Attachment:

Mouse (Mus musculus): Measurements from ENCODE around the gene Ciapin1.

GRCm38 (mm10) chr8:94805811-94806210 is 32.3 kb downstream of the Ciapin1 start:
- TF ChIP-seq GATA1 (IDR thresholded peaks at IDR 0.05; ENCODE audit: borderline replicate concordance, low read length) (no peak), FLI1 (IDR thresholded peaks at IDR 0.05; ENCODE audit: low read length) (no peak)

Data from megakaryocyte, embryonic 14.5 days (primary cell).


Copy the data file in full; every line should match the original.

Mouse (Mus musculus): Measurements from ENCODE around the gene Ciapin1.

GRCm38 (mm10) chr8:94805811-94806210 is 32.3 kb downstream of the Ciapin1 start:
- TF ChIP-seq GATA1 (IDR thresholded peaks at IDR 0.05; ENCODE audit: borderline replicate concordance, low read length) (no peak), FLI1 (IDR thresholded peaks at IDR 0.05; ENCODE audit: low read length) (no peak)

Data from megakaryocyte, embryonic 14.5 days (primary cell).